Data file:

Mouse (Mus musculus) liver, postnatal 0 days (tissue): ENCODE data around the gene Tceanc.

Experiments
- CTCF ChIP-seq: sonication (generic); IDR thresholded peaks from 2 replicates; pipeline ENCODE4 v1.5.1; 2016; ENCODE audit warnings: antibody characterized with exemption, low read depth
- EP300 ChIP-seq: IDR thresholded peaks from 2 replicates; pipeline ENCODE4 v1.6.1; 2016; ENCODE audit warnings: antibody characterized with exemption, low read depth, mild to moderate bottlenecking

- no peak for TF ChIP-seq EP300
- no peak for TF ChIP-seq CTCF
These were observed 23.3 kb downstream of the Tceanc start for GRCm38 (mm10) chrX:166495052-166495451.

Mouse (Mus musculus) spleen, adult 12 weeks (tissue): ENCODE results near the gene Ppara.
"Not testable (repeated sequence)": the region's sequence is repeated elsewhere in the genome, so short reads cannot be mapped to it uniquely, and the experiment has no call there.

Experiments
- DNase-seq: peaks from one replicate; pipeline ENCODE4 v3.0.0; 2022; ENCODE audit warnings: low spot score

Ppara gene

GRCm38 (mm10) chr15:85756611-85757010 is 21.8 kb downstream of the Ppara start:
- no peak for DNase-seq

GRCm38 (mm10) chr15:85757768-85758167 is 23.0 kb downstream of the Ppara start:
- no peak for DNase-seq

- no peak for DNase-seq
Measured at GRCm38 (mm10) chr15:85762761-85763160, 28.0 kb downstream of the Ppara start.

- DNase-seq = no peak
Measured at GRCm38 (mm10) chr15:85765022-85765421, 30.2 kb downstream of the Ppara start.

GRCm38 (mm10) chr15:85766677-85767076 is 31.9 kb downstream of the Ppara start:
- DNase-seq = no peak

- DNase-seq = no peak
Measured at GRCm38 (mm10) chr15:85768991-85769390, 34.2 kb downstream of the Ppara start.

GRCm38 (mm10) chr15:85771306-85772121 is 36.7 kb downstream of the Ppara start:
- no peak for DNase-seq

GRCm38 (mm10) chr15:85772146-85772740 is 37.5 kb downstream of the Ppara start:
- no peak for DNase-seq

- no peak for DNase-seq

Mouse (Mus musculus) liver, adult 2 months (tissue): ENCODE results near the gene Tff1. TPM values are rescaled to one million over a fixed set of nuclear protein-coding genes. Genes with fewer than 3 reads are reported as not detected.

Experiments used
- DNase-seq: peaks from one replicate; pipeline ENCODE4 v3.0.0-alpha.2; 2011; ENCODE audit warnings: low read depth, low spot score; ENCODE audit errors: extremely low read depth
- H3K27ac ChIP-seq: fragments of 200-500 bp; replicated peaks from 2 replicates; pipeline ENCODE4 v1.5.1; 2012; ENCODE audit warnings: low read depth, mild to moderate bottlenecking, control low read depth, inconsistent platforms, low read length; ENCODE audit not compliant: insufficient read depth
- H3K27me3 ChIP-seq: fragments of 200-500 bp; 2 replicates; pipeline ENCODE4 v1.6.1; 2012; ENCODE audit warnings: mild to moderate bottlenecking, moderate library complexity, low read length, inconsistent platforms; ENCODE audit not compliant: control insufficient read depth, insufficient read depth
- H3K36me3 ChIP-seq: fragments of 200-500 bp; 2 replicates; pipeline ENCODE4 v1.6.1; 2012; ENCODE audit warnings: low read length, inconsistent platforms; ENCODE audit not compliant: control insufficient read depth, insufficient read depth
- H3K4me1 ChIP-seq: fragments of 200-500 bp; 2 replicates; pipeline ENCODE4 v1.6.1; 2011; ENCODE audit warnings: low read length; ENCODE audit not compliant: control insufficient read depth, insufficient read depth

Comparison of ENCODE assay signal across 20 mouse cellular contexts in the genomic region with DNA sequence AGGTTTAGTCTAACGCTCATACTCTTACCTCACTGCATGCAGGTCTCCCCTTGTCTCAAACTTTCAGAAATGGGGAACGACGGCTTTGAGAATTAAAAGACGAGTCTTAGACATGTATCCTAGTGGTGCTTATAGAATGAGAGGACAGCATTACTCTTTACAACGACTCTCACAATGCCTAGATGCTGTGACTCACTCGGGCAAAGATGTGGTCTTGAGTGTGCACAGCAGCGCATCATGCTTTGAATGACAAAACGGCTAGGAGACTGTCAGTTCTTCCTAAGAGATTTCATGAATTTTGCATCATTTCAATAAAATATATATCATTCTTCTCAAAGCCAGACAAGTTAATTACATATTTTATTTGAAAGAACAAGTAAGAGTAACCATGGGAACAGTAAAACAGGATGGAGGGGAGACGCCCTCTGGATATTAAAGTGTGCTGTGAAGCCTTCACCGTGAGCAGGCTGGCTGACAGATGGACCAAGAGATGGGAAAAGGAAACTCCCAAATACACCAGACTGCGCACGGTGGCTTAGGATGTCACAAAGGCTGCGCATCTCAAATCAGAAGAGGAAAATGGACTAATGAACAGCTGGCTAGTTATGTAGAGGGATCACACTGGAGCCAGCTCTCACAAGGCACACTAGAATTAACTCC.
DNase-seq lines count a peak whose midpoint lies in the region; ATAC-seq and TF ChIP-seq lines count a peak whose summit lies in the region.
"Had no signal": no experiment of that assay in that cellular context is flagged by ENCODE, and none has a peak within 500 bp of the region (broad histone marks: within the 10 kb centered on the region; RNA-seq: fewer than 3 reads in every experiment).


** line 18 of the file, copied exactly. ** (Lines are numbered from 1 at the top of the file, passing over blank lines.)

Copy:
Measured at GRCm38 (mm10) chr15:85762761-85763160, 28.0 kb downstream of the Ppara start.